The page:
Learn the nuts and bolts of how to start, run and grow your own private medical practice. I'll also talk about how to leverage your practice by adding vertically-integrated services. Using the tips discussed in this podcast you will make more money and take better care of your patients.
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Host

Sandra Weitz

Sandra Weitz

Dr. Weitz is a fellowship-trained, board certified pain management specialist who started and ran a multidisciplinary, multimodality practice with 11 providers. She did a surgery internship, anesthesia residency and pain management fellowship at UCSF. Dr. Weitz stayed on faculty at UCSF as the Director of the Pain Service. After 5 years in academics, she grew frustrated with the red tape, lack of control and limited income potential.

Dr. Weitz recognized that the only way to control the quality of medicine she practiced and her financial potential was to start her own private practice. Dr. Weitz bought a lot and built a 25,000 square foot medical office building to house her clinic and multi-specialty ambulatory surgery center. Dr. Weitz started, ran and grew multiple horizontally and vertically integrated medical businesses related to her medical practice in order to improve patient satisfaction and outcomes as well as generate revenue. She has syndicated shares in businesses to other physicians, sold businesses to publicly traded companies and private equity.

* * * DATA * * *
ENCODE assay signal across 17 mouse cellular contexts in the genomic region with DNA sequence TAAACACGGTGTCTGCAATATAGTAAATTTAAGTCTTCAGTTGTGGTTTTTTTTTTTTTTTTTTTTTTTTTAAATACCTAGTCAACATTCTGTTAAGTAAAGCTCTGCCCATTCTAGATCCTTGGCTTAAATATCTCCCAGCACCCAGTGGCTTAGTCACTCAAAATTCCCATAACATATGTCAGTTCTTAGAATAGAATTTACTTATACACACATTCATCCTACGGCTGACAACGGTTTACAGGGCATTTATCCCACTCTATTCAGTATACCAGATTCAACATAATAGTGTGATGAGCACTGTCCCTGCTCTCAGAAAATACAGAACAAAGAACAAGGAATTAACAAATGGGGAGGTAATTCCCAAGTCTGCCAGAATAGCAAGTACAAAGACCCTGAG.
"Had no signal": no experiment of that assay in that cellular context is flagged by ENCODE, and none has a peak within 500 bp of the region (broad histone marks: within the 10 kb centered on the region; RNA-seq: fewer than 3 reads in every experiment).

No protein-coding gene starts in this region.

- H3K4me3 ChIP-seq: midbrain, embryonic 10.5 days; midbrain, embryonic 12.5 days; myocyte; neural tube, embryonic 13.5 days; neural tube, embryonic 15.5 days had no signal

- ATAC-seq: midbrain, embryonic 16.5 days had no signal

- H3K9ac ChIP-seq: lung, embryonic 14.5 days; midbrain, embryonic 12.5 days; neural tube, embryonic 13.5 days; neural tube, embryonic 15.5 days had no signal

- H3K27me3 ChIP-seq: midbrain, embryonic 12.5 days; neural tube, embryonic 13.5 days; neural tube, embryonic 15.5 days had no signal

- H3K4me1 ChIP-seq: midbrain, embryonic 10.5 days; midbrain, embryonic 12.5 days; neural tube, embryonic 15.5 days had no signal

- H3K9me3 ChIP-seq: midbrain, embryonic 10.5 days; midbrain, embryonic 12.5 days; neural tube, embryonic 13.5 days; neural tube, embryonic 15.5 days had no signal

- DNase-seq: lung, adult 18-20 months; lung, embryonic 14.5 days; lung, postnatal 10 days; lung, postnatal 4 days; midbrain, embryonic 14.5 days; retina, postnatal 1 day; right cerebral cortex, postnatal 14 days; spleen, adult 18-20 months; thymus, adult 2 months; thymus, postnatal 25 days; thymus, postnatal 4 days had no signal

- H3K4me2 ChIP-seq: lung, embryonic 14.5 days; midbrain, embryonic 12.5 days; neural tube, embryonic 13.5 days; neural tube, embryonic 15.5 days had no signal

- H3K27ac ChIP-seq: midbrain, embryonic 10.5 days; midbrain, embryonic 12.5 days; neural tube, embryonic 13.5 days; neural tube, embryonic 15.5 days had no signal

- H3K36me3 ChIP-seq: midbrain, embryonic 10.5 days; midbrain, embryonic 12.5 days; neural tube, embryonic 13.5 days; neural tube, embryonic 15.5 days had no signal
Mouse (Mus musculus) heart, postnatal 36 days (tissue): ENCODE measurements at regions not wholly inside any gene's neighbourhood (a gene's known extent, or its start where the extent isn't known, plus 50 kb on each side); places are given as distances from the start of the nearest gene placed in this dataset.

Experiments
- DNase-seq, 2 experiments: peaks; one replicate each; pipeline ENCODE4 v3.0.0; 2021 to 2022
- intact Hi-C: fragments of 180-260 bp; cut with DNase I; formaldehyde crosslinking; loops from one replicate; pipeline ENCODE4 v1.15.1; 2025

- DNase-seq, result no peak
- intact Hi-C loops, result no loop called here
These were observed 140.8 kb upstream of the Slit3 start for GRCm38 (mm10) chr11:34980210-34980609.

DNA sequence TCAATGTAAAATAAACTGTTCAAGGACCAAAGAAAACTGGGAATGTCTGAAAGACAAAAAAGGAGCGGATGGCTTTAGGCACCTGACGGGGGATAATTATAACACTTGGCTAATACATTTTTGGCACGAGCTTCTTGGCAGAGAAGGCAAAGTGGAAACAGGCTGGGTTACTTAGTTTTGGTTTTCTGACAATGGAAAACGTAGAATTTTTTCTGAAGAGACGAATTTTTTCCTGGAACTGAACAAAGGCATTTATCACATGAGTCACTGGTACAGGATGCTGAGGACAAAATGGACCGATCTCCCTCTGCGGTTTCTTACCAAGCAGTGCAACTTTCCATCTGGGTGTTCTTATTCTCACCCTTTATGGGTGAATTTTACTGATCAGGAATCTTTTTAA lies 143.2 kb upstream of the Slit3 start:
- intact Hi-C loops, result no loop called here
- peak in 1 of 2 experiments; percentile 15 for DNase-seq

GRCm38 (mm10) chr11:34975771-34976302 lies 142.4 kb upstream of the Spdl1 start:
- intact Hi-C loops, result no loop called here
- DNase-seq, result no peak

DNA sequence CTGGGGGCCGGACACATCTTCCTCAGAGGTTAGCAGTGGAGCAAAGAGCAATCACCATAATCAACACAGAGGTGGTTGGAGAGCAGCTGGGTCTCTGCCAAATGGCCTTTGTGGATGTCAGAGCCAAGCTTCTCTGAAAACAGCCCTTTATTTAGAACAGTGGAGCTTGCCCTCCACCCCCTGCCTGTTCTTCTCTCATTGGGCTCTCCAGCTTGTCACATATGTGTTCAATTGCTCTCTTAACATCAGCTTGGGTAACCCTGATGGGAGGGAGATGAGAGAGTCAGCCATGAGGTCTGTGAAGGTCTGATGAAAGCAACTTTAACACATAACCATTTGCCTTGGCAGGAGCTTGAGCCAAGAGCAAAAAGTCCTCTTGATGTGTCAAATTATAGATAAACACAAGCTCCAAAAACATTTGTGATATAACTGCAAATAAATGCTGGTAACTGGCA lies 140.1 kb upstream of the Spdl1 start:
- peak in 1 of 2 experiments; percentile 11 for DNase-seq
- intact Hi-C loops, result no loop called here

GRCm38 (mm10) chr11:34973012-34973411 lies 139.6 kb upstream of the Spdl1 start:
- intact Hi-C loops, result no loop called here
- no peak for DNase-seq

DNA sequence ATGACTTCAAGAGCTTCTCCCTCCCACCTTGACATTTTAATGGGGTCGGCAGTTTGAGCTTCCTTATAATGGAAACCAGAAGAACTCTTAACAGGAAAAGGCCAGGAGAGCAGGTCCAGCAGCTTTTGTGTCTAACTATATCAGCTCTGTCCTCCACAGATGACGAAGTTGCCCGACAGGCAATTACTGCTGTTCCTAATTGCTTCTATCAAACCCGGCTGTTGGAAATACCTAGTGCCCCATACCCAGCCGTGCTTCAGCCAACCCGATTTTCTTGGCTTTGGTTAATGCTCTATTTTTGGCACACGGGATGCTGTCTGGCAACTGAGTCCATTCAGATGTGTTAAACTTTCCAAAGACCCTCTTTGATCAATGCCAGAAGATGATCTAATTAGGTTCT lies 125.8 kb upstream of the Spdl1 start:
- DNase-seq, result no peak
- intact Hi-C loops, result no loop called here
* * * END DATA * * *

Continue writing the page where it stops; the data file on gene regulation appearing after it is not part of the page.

Now, Dr. Weitz teaches other physicians how to start, run, grow and leverage their own private practices. Her goal is to teach physicians the business of medicine so that they can have successful, lucrative medical practices that can be leveraged into other related revenue streams. In addition to The Private Medical Practice Academy podcast, Dr. Weitz has a Facebook group, The Private Medical Practice Academy to provide a supportive community for physicians at all stages of the private practice success path. She also offers consulting through her Private Medical Practice Academy Membership and on a one-on-one basis.